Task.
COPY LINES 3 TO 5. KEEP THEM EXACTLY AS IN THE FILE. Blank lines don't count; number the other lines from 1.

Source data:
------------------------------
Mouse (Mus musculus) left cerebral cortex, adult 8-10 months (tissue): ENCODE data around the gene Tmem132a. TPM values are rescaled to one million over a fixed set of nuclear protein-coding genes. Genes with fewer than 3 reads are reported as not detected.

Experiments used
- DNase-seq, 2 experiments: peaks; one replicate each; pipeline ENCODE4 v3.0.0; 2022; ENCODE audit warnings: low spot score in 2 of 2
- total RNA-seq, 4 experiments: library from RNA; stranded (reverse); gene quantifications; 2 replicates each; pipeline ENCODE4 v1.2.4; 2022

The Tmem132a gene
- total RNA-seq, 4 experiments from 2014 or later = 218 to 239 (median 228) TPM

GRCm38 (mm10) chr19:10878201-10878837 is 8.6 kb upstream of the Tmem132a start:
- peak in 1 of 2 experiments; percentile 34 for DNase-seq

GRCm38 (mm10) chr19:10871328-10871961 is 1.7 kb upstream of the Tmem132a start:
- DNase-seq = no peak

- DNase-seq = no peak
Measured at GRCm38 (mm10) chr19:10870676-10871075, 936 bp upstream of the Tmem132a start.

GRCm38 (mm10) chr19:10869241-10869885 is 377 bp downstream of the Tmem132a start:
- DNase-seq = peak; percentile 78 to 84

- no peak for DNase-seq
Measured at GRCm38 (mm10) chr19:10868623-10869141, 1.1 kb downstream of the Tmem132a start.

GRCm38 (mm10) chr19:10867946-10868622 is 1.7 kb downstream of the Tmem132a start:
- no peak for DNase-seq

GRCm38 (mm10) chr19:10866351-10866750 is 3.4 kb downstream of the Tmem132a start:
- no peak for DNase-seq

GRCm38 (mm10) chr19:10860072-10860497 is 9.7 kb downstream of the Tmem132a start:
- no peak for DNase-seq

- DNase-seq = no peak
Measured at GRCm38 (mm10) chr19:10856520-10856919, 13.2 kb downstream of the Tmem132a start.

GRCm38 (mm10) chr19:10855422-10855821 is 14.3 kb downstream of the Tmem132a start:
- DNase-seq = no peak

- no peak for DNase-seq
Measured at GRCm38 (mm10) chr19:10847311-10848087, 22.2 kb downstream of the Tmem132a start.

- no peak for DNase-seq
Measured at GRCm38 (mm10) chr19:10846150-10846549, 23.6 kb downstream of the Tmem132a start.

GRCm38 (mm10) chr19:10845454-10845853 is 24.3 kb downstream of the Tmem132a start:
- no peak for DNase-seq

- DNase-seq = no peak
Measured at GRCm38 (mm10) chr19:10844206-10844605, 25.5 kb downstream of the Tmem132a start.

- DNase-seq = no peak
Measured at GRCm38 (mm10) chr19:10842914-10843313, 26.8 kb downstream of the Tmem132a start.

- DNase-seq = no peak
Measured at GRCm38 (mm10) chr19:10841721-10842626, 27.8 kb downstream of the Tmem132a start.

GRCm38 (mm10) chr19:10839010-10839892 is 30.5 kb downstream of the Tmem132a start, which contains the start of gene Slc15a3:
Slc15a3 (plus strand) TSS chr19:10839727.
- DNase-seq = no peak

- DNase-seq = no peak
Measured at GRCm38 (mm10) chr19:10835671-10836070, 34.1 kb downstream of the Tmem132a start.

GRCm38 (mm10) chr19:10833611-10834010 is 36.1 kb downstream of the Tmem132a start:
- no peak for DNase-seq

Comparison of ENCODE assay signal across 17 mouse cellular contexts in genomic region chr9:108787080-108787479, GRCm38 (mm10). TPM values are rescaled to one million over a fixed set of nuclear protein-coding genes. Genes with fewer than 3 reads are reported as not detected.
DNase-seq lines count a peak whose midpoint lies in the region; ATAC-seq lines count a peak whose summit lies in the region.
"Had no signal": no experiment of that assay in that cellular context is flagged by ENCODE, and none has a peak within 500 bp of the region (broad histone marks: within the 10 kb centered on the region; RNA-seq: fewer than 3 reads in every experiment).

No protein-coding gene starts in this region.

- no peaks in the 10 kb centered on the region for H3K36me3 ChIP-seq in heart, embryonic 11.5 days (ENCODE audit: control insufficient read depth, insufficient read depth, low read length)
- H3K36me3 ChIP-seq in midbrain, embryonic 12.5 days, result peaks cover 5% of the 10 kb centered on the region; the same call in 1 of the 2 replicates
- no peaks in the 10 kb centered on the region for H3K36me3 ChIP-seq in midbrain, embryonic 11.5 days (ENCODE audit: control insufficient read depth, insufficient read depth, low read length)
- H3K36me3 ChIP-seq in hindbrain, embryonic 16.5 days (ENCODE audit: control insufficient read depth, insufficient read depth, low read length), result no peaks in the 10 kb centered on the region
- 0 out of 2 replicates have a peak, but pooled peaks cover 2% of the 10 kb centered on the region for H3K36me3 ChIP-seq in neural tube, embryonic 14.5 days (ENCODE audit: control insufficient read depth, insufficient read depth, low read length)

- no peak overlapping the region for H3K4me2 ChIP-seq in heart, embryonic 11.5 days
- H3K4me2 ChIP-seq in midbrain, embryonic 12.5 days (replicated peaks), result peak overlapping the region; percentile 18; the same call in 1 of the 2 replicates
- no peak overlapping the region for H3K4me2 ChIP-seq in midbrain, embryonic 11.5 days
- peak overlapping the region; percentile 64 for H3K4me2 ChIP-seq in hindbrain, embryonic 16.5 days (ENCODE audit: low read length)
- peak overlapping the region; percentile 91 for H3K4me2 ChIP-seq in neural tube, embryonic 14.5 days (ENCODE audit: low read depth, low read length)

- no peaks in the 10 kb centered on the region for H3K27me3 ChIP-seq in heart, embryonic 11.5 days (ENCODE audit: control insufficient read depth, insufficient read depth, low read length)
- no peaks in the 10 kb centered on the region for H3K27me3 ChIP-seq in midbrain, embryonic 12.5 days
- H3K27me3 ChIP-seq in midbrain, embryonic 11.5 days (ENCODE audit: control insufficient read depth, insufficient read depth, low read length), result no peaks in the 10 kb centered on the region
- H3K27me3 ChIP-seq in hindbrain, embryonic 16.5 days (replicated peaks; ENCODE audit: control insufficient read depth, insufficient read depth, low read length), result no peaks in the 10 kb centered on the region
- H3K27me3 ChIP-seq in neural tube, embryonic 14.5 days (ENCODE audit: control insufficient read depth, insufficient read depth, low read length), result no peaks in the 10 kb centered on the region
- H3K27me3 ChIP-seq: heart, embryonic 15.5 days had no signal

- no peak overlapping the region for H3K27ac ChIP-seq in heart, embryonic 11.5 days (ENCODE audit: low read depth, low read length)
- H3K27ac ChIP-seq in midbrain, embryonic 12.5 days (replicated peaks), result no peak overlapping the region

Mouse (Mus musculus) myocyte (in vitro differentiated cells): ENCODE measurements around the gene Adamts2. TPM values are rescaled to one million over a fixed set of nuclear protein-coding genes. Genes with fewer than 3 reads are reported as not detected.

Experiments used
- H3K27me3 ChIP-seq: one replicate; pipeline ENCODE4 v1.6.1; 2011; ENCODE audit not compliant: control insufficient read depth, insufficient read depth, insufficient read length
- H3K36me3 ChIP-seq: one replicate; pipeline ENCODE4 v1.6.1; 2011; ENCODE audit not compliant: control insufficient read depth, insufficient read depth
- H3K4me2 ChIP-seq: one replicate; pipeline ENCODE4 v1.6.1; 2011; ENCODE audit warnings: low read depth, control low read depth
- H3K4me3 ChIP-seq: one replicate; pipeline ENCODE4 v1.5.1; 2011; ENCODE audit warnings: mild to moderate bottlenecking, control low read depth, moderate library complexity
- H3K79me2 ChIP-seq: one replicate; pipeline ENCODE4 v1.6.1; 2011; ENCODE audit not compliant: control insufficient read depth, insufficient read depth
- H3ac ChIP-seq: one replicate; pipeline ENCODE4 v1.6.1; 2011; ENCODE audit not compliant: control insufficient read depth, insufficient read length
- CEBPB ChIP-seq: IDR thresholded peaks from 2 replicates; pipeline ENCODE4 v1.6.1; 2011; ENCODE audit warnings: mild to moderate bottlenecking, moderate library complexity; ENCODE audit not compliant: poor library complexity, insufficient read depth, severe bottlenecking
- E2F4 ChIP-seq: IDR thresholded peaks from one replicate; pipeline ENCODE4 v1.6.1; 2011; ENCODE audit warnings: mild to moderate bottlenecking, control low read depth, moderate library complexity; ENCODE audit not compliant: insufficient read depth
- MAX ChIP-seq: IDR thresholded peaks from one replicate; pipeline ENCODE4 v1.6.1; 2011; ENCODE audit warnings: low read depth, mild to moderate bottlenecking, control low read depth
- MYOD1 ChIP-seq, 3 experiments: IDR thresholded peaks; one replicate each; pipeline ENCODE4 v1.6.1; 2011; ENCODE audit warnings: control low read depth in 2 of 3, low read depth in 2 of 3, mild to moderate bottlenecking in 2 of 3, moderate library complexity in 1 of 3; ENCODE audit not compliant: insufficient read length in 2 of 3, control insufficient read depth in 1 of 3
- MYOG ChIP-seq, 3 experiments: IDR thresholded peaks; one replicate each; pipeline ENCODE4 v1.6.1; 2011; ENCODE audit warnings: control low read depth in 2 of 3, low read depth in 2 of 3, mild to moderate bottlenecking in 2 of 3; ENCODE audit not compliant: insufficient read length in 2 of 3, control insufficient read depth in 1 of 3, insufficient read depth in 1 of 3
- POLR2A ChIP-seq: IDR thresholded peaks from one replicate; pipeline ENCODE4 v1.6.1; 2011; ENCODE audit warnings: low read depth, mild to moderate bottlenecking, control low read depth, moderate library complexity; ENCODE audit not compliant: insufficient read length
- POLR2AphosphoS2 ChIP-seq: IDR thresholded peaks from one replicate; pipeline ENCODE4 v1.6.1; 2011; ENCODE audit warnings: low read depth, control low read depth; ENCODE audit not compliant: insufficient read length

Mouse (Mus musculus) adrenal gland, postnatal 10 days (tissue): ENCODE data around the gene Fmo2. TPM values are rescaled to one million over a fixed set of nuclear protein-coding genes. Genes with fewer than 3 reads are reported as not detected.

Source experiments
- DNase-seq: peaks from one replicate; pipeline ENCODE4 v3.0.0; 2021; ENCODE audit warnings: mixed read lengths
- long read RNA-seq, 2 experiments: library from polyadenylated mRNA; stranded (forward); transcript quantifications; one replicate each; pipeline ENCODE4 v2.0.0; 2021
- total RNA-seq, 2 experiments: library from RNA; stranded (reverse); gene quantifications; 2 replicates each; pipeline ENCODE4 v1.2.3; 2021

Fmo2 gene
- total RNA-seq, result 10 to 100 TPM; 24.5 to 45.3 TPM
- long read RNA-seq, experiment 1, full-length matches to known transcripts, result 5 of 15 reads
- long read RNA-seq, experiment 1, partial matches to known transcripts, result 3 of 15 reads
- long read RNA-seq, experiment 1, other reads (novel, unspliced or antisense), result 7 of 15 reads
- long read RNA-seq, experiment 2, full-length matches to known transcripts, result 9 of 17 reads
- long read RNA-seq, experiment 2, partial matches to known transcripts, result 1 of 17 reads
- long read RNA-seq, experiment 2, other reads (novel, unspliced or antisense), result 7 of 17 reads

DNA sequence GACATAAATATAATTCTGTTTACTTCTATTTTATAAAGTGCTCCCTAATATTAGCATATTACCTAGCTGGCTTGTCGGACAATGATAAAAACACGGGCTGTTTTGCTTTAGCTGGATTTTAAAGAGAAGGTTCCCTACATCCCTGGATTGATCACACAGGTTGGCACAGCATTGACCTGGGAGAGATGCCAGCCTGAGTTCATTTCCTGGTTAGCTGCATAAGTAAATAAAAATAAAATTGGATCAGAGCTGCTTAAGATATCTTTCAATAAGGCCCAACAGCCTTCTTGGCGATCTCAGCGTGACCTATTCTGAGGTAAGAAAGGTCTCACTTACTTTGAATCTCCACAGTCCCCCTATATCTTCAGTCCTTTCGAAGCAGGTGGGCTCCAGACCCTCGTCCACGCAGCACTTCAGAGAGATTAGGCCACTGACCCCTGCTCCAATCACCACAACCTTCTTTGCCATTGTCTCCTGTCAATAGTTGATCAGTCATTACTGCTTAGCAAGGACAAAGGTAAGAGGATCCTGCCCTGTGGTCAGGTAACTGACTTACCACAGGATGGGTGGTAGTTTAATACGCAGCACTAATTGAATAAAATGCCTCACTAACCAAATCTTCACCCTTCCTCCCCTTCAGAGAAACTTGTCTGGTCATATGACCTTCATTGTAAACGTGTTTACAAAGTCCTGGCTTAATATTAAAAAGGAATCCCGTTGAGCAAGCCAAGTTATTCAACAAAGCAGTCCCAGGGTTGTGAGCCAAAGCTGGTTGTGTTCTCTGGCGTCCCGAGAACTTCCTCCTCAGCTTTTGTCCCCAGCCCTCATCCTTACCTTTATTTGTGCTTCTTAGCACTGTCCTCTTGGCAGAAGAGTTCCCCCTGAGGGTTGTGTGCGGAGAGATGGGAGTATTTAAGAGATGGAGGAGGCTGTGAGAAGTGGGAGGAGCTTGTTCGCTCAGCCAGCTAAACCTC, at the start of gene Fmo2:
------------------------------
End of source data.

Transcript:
- DNase-seq, 2 experiments: peaks; one replicate each; pipeline ENCODE4 v3.0.0; 2022; ENCODE audit warnings: low spot score in 2 of 2
- total RNA-seq, 4 experiments: library from RNA; stranded (reverse); gene quantifications; 2 replicates each; pipeline ENCODE4 v1.2.4; 2022

The Tmem132a gene